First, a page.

A sweet, charming film food lovers and everyone else will enjoy.
 
See my full review here




Gloria (2013)



Paulina Garcia plays Gloria and she is a wonder to behold.   She is a nice, but ordinary looking middle-aged woman who wears glasses, but she is mesmerizing in her portrayal of a lonely woman who loves life and wants to live it fully. You will fall in love with Gloria.

See my full review here





Jersey Boys (2014)


The film version of the Broadway hit show of the same name.

If you loved the Broadway musical, will you love this film.  If you didn't see the play version, you will like this film. It stands on its own as a great biopic.
 



 
Rosy the Reviewer says...An utterly stunning and beautifully photographed documentary on the Controversial Russian performance art band, Pussy Riot, that protested against Putin and Russia's anti-feminist policies and got two years in Siberia.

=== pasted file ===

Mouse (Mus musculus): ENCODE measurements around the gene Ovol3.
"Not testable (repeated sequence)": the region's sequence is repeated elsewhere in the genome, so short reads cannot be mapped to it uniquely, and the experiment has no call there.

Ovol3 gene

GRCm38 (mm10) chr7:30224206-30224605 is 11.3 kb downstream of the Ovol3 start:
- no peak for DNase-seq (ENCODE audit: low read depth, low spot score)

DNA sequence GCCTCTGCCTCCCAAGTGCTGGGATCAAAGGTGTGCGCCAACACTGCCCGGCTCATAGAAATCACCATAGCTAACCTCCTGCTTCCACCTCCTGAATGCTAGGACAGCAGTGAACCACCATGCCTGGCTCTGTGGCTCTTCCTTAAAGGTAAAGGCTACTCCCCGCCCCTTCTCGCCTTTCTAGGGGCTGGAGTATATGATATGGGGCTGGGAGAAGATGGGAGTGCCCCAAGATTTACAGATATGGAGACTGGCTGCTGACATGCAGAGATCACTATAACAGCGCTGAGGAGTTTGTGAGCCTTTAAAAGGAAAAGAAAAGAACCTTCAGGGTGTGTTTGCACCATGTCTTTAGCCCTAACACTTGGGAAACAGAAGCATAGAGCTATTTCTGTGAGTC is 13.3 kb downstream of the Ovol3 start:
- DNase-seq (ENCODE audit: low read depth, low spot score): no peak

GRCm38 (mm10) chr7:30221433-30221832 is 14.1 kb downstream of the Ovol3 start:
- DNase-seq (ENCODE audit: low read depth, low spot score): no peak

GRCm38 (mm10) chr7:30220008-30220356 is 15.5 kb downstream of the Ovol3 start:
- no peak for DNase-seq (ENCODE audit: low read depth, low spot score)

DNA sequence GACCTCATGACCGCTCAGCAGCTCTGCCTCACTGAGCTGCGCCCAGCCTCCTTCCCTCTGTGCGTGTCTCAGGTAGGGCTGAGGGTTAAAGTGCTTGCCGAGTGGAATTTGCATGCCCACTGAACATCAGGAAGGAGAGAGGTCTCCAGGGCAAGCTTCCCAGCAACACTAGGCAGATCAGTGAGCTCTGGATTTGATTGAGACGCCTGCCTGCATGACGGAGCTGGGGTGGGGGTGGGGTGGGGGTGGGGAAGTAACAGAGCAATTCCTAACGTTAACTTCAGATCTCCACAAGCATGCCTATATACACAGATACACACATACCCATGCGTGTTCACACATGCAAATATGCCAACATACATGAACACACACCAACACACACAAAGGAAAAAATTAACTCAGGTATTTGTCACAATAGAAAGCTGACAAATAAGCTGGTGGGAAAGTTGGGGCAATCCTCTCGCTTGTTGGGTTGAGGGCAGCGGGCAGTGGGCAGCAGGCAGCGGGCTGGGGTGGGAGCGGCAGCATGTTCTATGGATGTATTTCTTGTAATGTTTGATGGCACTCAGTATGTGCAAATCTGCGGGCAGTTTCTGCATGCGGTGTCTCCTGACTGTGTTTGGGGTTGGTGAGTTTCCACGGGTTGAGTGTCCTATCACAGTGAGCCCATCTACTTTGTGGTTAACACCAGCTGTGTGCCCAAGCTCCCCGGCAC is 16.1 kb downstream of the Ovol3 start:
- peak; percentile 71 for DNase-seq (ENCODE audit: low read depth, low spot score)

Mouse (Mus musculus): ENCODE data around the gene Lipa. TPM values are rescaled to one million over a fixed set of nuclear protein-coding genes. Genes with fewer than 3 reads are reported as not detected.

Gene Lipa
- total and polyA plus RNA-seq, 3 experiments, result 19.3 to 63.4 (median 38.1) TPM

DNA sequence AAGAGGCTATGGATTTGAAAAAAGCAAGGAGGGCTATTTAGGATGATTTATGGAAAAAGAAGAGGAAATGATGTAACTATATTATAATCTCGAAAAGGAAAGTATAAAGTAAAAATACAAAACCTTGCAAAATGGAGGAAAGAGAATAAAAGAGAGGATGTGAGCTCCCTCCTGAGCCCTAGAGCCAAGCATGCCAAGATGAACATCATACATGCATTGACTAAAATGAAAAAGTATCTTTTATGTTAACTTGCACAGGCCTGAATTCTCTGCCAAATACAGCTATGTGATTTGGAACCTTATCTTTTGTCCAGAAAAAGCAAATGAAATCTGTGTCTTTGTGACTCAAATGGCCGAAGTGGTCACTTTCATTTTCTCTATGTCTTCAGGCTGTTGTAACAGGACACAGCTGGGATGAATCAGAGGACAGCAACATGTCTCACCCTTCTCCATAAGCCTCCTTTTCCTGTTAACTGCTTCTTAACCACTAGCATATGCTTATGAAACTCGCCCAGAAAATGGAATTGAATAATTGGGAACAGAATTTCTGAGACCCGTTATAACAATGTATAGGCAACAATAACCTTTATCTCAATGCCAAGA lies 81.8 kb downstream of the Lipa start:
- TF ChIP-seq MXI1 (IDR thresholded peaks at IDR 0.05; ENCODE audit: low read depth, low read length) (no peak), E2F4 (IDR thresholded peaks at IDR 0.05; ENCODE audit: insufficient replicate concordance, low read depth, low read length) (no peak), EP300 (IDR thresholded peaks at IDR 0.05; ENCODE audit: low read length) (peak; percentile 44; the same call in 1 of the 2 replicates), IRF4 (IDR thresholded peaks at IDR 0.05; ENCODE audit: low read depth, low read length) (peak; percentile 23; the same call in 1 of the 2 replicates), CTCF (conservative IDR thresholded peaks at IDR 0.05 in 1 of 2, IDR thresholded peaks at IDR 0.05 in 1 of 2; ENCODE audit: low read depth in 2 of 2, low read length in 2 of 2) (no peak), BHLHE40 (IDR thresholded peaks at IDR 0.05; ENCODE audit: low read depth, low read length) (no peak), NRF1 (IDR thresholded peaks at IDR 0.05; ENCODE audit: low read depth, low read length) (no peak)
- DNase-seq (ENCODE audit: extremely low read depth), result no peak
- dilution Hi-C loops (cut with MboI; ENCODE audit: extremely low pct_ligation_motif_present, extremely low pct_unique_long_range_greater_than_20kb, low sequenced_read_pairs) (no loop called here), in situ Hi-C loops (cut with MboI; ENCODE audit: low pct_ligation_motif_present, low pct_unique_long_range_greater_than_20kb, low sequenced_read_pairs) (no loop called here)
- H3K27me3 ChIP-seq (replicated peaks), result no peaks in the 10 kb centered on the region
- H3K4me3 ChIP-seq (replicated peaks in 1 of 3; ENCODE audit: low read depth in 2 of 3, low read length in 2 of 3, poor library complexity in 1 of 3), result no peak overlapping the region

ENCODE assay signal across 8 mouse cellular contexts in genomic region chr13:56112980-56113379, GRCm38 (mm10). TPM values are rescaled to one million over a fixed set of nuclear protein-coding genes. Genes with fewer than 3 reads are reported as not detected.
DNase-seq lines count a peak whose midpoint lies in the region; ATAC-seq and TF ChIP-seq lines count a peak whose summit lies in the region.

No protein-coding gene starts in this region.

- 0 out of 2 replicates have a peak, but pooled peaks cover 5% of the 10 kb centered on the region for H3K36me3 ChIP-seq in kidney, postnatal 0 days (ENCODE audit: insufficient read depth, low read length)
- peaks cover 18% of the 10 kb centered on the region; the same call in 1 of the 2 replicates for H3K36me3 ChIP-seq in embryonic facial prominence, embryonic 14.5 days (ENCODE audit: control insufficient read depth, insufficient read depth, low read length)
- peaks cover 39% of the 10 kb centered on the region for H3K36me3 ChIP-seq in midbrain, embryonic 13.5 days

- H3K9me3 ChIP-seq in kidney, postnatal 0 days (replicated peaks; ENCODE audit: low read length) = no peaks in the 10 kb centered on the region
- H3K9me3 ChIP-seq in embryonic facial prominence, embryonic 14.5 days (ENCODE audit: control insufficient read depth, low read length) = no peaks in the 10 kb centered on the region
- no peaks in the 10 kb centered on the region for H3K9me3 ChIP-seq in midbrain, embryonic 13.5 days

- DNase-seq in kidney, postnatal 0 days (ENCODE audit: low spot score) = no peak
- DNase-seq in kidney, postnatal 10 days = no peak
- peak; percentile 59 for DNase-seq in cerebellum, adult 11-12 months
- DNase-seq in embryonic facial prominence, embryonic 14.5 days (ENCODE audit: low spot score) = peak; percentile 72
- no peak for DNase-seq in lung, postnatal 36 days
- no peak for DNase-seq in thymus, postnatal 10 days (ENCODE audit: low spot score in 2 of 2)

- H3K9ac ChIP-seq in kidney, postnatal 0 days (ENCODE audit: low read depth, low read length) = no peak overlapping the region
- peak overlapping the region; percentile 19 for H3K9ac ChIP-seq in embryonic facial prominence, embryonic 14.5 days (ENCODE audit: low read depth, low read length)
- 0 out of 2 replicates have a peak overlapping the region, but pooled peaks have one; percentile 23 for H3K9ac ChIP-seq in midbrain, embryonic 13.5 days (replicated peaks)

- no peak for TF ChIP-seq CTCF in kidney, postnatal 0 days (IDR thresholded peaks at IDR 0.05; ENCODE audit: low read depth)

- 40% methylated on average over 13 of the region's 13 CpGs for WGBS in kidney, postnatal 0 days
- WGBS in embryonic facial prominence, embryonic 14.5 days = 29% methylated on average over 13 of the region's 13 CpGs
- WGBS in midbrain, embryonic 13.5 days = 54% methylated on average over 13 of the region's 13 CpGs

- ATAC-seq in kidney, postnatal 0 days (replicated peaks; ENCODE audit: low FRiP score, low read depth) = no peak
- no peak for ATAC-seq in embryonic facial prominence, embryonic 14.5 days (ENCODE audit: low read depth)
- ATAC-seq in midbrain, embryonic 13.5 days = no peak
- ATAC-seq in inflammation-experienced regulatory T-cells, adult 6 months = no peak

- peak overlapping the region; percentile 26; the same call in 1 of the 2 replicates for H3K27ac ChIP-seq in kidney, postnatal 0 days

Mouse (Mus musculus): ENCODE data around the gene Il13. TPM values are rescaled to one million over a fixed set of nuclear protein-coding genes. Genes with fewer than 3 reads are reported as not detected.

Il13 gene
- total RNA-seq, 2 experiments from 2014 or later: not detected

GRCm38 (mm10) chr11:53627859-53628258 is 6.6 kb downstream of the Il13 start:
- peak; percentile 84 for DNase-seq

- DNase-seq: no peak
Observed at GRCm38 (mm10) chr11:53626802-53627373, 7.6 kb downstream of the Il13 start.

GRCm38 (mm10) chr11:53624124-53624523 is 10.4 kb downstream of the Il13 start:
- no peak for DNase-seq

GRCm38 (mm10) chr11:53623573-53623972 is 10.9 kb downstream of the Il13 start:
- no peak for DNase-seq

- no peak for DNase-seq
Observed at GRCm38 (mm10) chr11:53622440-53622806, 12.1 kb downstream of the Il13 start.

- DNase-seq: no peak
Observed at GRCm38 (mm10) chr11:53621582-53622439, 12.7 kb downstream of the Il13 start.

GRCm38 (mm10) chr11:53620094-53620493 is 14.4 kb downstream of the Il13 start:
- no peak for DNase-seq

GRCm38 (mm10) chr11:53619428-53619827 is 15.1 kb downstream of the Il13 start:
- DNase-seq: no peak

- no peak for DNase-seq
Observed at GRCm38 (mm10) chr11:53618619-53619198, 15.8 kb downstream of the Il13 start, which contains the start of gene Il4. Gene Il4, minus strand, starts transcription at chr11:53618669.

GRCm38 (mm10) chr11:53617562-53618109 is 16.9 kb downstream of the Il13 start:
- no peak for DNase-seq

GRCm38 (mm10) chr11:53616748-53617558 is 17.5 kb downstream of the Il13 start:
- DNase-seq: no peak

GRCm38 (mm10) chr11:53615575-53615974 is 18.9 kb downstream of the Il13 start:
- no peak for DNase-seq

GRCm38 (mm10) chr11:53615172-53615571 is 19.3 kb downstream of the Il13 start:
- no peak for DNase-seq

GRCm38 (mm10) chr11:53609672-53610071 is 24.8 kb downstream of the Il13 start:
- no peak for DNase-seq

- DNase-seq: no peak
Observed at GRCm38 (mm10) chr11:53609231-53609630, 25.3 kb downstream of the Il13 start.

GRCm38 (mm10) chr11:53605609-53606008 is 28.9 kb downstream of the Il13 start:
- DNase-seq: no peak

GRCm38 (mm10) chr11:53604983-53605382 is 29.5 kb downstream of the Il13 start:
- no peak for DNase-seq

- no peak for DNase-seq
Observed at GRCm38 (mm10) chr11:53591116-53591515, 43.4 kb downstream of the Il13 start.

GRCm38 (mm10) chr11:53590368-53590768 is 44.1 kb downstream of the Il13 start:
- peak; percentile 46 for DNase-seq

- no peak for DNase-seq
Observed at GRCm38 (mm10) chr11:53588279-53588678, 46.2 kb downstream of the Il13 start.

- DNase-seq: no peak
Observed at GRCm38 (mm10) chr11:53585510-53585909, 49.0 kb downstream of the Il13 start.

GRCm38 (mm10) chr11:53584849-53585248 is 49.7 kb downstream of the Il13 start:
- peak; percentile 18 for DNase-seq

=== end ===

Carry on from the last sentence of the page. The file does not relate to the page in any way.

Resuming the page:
See my full review here


The Worst Movies and DVDS of 2014...So Far



Mom's Night Out (2014)


Allyson (Sarah Drew), a harried young mother who can't handle the stresses of motherhood and  her own perfectionism, arranges a night out with her girlfriends to "unplug" and unwind.
 
The women plan a nice dinner out and leave the kids with the husbands (Sean Astin and Robert Amaya).  In the course of the evening, there is no dinner reservation, a baby goes missing, a parakeet gets sat upon and a tattooed biker named Bones (Trace Atkins) gives our heroine the message she needed to hear.  God doesn't expect her to be perfect.  And her husband confirms the importance of her role as a mother.

 Zzzzzzzzzzzzzzzzzzzzzzzzzzzzzzzzzzzzz

 
Even if you have been longing for a Christian-themed movie, you don't want to waste your time.  It's not funny and it's not even uplifting.


See my full review here




Pompeii (2014)


A slave turned gladiator finds himself fighting for his life not only against other gladiators but a volcano.